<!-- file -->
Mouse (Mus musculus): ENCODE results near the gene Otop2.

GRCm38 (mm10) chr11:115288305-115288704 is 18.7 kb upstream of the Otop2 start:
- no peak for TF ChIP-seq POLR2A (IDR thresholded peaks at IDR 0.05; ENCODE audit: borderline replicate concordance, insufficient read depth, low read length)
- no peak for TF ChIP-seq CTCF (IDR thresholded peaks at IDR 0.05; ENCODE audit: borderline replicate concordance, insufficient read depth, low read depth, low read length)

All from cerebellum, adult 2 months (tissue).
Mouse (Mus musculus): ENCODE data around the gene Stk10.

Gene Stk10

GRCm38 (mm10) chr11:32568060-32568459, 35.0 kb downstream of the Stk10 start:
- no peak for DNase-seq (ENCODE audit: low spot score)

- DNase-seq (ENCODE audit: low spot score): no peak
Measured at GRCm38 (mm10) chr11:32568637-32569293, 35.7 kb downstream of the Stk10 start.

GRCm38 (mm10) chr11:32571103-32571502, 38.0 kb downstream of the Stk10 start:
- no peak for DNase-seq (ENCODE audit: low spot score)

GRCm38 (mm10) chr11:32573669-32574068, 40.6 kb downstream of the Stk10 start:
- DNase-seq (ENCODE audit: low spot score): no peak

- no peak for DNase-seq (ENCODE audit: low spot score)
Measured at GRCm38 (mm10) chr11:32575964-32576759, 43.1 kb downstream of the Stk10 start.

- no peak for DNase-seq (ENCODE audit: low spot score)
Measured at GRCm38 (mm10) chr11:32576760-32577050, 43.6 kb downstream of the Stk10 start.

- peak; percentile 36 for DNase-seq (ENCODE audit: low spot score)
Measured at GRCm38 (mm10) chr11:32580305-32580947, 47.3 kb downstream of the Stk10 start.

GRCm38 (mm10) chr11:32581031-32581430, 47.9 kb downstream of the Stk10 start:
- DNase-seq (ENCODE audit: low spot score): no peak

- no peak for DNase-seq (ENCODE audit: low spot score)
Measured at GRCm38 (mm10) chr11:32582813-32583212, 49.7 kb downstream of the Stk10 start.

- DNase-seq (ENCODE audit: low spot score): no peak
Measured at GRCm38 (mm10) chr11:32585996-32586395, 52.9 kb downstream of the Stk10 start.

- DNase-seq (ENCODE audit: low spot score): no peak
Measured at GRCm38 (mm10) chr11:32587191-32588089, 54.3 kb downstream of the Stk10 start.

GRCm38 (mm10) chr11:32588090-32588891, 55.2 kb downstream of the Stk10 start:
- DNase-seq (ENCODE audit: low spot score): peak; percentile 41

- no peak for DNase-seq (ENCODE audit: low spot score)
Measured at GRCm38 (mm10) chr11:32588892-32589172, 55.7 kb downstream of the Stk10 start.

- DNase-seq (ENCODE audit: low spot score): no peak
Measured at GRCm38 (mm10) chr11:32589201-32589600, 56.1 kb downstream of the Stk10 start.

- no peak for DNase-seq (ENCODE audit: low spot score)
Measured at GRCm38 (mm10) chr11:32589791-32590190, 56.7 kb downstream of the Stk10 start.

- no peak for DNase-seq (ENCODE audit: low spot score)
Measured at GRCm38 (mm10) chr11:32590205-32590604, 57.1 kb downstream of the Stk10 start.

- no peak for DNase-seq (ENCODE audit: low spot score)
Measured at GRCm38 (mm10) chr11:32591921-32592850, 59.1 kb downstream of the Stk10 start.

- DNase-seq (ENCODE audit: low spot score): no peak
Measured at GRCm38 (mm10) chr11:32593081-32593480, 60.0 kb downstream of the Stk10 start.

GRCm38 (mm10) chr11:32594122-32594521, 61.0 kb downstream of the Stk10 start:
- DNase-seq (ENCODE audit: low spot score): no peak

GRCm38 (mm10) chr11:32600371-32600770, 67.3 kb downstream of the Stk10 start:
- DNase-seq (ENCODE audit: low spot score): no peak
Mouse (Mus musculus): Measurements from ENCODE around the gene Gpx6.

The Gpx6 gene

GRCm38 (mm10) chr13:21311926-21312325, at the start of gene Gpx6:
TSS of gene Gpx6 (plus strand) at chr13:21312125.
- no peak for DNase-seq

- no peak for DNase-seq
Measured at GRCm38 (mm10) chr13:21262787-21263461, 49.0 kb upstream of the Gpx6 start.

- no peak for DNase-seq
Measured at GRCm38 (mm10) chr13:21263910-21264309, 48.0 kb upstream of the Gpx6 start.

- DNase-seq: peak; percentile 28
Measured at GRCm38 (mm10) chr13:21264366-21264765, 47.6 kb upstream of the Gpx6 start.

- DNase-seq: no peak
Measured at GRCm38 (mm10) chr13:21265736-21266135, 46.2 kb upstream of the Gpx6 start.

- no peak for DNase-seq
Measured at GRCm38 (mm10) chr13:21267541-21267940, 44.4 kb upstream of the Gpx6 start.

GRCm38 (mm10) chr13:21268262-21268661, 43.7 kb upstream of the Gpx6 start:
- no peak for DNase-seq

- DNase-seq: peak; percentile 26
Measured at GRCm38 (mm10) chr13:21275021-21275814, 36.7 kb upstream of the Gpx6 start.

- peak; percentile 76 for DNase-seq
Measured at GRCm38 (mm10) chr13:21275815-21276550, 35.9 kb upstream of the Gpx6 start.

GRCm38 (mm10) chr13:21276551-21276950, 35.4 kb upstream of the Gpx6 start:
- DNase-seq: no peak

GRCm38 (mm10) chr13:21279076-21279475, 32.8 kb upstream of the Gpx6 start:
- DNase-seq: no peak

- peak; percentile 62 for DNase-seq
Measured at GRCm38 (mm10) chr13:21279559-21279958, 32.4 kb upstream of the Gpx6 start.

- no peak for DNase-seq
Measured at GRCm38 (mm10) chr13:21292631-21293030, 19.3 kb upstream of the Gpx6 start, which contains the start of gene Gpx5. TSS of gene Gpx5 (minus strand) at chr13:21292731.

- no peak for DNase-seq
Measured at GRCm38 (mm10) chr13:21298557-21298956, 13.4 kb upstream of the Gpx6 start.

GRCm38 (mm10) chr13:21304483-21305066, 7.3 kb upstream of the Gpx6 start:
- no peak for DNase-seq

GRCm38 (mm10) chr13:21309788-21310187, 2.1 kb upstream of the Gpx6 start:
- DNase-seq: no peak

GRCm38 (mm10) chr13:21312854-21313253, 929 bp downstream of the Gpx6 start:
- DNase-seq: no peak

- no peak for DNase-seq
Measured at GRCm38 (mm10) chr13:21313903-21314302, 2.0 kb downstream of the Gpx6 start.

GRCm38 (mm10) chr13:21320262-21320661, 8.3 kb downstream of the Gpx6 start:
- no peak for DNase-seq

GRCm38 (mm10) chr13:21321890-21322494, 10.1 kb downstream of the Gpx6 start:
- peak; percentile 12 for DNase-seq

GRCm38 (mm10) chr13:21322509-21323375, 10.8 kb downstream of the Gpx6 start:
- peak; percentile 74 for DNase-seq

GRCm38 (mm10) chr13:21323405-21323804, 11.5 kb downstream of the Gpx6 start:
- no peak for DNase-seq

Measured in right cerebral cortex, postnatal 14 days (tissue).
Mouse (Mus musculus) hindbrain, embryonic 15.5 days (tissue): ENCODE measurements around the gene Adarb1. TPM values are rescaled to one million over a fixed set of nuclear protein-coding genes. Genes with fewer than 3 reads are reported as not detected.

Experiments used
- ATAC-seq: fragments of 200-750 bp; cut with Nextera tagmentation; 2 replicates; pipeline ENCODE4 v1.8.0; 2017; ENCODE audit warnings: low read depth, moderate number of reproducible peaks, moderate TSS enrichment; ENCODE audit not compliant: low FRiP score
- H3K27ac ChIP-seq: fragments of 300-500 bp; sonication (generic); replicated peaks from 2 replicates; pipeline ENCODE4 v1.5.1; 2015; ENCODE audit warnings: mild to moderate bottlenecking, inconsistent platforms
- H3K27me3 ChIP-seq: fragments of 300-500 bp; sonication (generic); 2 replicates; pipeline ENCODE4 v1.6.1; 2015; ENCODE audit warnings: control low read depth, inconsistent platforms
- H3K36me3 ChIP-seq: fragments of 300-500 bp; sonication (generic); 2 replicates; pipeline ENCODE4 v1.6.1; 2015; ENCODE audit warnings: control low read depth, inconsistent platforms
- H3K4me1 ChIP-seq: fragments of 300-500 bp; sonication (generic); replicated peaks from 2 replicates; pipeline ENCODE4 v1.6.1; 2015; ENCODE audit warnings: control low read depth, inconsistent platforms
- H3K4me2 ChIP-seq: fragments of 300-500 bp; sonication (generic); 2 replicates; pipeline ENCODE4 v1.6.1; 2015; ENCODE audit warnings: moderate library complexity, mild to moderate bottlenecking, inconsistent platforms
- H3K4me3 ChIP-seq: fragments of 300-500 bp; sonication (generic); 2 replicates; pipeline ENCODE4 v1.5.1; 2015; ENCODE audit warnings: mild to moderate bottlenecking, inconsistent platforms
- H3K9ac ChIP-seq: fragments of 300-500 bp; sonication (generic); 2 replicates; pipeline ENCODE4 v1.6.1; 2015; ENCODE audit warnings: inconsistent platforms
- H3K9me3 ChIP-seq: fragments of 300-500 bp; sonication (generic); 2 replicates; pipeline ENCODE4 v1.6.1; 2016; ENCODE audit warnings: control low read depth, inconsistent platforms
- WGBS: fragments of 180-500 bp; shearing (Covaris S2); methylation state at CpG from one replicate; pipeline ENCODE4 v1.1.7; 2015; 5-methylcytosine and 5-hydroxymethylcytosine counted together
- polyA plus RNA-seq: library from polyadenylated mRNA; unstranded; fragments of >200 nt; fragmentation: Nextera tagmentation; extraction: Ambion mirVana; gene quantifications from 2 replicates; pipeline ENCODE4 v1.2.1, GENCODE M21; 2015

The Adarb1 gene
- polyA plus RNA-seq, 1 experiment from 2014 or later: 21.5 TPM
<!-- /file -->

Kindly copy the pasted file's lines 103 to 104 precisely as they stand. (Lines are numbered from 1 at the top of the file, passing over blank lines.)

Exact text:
- H3K4me2 ChIP-seq: fragments of 300-500 bp; sonication (generic); 2 replicates; pipeline ENCODE4 v1.6.1; 2015; ENCODE audit warnings: moderate library complexity, mild to moderate bottlenecking, inconsistent platforms
- H3K4me3 ChIP-seq: fragments of 300-500 bp; sonication (generic); 2 replicates; pipeline ENCODE4 v1.5.1; 2015; ENCODE audit warnings: mild to moderate bottlenecking, inconsistent platforms